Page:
[0385]FIG. 14 is a diagram illustrating a possible architecture of claims fulfillment system 18 for integrating insurers 10 and suppliers 16, according to an embodiment of the present invention. Referring now to FIG. 14, claims fulfillment system 18 includes an e-claims fulfillment layer 500. E-claims fulfillment layer 500 includes a rules technology platform 502 which might be, for example, a BLAZESOFT rules engine provided by BLAZE SOFTWARE INC., or might be, for example, STRATA provided by AMERICAN MANAGEMENT SYSTEMS, INC. E-claims fulfillment layer 500 might also include, for example, a motor repair futures market component 504 for processing electronic claims relating to future claims fulfillment volume in the motor vehicle insurance, a house e-claim component 506 for processing actual electronic claims relating to home insurance, a motor repair e-claim component 508 for processing electronic claims relating to automobile insurance and a replacement goods e-claim component 510 for processing actual electronic claims relating to 25 other types of insurance loss. Of course, component 504, 506, 508 and 510 are only examples of the types of components, and the present invention is not in any way limited to these specific types of components.
  • [0386]
    An e-procurement layer 520 delivers, for example, catalog-based market functionality supporting commodity and service procurement for claims fulfillment. E-procurement layer 520 might be based, for example, on ARIBA MARKETPLACE integrated with ARIBA COMMERCE SERVICES NETWORK, provided by ARIBA INC. E-procurement layer 520 would typically include a trade platform 522 which might be, for example, ARIBA DYNAMIC TRADE provided by ARIBA INC. E-procurement layer 520 might include, for example, a motor repair services market component 524 for purchasing future claims fulfillment of motor repair services, a new car market component 526 for purchasing new cars, a white/brown (W/B) goods market component 528 for purchasing white/brown goods, a motor parts market component 530 for purchasing motor vehicle parts, a car rental component 532 for purchasing car rentals and/or a salvage component 534 for purchasing other goods/services. Of course, component 524, 526, 528, 530, 532 and 534 are only examples of the types of components, and the present invention is not in any way limited to these specific types of components.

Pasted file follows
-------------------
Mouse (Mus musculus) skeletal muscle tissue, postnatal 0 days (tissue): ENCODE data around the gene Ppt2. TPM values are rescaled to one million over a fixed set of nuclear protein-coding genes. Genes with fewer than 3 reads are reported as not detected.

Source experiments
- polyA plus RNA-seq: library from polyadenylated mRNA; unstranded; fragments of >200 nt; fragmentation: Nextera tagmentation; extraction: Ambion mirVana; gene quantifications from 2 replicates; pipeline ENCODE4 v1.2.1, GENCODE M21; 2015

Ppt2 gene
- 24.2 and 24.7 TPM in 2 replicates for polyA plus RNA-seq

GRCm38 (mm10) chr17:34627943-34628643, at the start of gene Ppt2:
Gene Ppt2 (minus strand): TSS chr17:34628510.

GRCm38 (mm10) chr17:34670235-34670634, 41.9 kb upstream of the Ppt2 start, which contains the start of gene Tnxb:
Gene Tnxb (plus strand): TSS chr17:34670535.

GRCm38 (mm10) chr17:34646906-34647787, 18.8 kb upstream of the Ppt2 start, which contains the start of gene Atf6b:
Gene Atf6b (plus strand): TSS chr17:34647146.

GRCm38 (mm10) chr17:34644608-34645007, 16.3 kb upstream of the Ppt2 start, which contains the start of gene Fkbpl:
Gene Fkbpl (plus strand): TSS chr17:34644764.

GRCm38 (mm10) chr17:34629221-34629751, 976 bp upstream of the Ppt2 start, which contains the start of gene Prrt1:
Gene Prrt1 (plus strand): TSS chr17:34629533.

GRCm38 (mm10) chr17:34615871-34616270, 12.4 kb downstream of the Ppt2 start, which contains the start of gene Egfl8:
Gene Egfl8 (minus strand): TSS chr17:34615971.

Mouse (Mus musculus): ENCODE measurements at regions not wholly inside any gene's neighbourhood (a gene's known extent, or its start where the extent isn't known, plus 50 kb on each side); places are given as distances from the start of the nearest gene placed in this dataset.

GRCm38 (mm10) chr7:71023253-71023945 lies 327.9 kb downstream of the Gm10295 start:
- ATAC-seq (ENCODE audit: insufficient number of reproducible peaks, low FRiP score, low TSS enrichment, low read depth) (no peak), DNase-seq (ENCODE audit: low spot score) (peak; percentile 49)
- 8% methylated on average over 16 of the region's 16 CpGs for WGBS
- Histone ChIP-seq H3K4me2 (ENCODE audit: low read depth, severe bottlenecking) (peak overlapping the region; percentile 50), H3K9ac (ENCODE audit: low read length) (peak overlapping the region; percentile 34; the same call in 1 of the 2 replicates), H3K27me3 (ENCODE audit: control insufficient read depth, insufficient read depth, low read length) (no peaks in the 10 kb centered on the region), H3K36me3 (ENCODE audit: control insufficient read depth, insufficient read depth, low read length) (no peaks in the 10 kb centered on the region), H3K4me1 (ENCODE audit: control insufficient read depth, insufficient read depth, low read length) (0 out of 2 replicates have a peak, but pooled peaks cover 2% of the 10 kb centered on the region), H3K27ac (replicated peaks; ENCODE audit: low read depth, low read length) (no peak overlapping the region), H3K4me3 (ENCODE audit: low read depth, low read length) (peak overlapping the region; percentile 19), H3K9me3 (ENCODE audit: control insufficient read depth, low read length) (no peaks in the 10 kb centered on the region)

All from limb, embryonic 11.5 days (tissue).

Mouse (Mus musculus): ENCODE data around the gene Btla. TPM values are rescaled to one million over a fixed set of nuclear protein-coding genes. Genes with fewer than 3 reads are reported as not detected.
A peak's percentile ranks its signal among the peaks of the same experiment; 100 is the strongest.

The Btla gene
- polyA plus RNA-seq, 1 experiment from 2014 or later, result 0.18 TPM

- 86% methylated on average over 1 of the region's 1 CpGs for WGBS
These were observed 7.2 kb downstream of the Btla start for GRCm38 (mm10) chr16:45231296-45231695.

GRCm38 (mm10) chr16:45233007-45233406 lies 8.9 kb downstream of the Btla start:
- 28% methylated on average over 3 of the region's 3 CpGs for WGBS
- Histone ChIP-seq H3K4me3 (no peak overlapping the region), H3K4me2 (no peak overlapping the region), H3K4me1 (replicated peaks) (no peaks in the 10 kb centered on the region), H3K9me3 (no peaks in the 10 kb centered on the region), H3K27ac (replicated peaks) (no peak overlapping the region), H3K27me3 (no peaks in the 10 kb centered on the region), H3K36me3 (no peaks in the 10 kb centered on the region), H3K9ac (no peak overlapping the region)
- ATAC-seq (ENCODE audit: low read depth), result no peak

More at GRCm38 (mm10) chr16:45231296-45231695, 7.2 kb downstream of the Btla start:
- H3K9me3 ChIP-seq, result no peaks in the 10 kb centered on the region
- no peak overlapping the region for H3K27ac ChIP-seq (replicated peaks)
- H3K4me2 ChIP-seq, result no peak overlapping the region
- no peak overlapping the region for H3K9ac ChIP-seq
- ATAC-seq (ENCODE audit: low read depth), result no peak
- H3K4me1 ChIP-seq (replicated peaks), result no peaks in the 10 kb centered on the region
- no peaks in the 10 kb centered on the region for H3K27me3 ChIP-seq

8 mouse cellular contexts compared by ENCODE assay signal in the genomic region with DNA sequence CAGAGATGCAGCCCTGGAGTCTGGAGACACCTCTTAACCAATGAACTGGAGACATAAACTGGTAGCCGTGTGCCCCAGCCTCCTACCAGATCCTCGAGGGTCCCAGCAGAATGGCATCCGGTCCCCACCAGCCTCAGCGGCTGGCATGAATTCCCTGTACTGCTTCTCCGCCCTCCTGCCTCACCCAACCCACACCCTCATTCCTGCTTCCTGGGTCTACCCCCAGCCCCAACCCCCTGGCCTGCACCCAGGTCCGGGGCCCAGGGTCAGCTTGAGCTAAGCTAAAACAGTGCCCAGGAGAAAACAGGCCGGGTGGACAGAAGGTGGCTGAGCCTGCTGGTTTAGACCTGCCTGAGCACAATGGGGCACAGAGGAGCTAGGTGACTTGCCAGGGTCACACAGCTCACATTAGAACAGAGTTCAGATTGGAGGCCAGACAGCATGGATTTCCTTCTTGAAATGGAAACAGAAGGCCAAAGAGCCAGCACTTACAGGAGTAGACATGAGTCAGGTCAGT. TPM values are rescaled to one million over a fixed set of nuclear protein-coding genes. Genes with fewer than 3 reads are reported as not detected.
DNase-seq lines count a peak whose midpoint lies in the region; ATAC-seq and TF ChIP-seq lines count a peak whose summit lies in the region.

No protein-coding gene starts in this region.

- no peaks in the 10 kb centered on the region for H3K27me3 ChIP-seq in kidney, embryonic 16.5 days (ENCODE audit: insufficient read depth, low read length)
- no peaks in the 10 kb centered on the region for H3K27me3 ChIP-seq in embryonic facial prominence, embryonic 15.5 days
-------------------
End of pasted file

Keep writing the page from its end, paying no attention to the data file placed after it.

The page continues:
• [0387]
    Therefore, e-procurement layer 520 would typically be an open architecture enabling easy integration with suppliers, catalog compilers and other e-procurement markets and supply chain execution service providers. Such an architecture would typically be scalable to enable horizontal expansion through the addition of other procurement markets as they are needed for claims fulfillment with minimum additional technical infrastructure or development cost.
  • [0388]
    An insurer integration layer 540 provides interfaces between claims fulfillment system 18 and insurers 10. Similarly, a supplier integration layer 542 provides interfaces between claims fulfillment system 18 and suppliers 16. Interfaces provided by insurer integration layer 540 and supplier integration layer 542 would typically be standard adaption interfaces.
  • [0389]
    A claims reporting interface 550 might be provided, for example, to feed back into the insurer enterprise resource planning (ERP) and management reporting systems. A rules interface 552 might be provided, for example, for modeling insurer-based fulfillment rules. An interface 554 would also be provided between e-claims fulfillment layer 500 and e-procurement layer 520.
  • [0390]
    As indicated above, claims fulfillment system 18 balances the actual claims from insurers 10 with the volume guaranteed to suppliers 16, and accordingly routes the actual repair jobs to the suppliers. Such balancing would typically be performed in accordance with business rules that are automatically executed by a computer. As an example, such business rules would be executed by rules technology platform 502. Typically, the business rules would be defined by a human in advance, but executed by rules technology platform 502. However, it may be possible to automatically create business rules by a computer, and then automatically execute the business rules by a computer. Thus, the present invention is not limited to business rules being created in any specific manner.
  • [0391]
    It should be understood that FIG. 14 illustrates only one possible architecture, and the present invention is not limited to this architecture. Many obvious variations could easily be created.
  • [0392]
    As indicated above, claims fulfillment system 18 obtains information relating to the various suppliers 16. Such information might include, for example, the total capacity of the supplier and the amount of capacity currently being used by the supplier. Of course, these are only examples of the type of information which might be obtained, and the present invention is not limited to any specific type of information.
  • [0393]